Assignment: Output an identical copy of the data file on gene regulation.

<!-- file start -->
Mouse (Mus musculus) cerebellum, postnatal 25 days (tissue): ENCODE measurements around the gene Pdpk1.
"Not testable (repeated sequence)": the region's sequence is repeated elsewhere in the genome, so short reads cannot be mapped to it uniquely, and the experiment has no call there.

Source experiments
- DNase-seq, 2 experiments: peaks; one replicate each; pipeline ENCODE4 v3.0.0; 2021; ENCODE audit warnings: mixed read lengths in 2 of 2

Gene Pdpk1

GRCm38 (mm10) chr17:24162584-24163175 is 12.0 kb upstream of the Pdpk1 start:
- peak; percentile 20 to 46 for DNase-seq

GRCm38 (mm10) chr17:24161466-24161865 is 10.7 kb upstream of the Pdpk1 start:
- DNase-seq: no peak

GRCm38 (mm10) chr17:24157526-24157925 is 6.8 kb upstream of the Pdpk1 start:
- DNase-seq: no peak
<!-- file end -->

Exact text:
Mouse (Mus musculus) cerebellum, postnatal 25 days (tissue): ENCODE measurements around the gene Pdpk1.
"Not testable (repeated sequence)": the region's sequence is repeated elsewhere in the genome, so short reads cannot be mapped to it uniquely, and the experiment has no call there.

Source experiments
- DNase-seq, 2 experiments: peaks; one replicate each; pipeline ENCODE4 v3.0.0; 2021; ENCODE audit warnings: mixed read lengths in 2 of 2

Gene Pdpk1

GRCm38 (mm10) chr17:24162584-24163175 is 12.0 kb upstream of the Pdpk1 start:
- peak; percentile 20 to 46 for DNase-seq

GRCm38 (mm10) chr17:24161466-24161865 is 10.7 kb upstream of the Pdpk1 start:
- DNase-seq: no peak

GRCm38 (mm10) chr17:24157526-24157925 is 6.8 kb upstream of the Pdpk1 start:
- DNase-seq: no peak